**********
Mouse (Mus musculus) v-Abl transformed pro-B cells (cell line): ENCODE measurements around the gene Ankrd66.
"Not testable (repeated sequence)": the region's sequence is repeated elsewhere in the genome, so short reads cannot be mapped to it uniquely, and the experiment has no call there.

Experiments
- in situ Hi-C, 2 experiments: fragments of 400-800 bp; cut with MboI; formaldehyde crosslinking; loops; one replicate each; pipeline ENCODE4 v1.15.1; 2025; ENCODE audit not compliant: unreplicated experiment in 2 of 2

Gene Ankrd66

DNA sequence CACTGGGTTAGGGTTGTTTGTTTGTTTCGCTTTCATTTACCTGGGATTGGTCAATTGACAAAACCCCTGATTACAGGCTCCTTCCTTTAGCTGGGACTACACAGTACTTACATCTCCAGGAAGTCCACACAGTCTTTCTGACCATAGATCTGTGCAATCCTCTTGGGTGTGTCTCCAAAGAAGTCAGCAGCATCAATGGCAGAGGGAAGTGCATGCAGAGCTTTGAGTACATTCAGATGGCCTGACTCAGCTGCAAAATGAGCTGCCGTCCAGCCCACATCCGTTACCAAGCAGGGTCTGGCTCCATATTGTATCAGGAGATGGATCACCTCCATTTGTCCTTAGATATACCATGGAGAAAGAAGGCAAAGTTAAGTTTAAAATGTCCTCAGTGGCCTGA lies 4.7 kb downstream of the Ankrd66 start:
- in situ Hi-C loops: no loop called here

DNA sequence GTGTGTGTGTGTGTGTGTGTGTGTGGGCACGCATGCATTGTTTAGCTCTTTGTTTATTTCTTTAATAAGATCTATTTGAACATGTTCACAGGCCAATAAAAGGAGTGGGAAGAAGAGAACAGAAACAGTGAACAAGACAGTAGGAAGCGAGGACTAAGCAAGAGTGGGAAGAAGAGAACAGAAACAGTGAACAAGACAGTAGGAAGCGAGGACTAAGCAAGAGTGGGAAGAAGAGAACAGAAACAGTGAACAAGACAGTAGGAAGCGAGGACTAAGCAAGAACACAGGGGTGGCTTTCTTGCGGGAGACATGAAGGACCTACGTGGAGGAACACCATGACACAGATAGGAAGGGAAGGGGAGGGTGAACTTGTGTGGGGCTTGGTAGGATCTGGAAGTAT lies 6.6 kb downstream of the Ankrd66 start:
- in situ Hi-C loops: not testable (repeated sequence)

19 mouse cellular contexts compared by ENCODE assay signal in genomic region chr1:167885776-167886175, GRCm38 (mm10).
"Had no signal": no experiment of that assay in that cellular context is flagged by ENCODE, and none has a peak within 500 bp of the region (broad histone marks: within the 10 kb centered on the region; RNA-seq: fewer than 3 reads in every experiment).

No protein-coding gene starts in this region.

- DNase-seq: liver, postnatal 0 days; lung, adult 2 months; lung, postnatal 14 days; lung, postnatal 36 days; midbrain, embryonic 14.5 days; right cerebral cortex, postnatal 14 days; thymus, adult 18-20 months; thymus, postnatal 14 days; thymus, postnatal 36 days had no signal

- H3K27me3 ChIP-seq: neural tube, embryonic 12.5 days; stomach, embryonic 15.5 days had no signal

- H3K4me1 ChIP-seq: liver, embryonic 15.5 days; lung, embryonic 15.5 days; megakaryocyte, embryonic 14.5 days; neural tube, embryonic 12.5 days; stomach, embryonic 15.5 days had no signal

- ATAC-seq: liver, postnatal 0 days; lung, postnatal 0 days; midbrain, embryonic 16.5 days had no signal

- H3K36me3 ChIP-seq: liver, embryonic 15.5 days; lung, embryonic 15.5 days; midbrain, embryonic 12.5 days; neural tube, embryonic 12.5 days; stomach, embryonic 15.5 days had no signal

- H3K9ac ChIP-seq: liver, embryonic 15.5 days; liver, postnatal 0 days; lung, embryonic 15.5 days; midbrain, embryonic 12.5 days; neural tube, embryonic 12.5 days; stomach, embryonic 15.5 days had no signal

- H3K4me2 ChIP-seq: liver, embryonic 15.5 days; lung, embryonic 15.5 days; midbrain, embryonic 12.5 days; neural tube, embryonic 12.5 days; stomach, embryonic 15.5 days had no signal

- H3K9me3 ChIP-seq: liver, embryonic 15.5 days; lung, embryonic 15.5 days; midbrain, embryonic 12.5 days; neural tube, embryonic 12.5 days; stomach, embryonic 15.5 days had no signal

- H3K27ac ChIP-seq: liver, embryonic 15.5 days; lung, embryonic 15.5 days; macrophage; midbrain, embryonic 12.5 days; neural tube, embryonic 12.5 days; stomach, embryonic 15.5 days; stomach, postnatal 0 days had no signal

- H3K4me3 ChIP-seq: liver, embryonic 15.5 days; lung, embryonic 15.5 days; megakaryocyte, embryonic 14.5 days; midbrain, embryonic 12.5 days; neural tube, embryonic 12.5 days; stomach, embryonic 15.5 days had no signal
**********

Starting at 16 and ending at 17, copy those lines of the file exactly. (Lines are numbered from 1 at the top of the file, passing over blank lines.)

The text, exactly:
- ATAC-seq: liver, postnatal 0 days; lung, postnatal 0 days; midbrain, embryonic 16.5 days had no signal

- H3K36me3 ChIP-seq: liver, embryonic 15.5 days; lung, embryonic 15.5 days; midbrain, embryonic 12.5 days; neural tube, embryonic 12.5 days; stomach, embryonic 15.5 days had no signal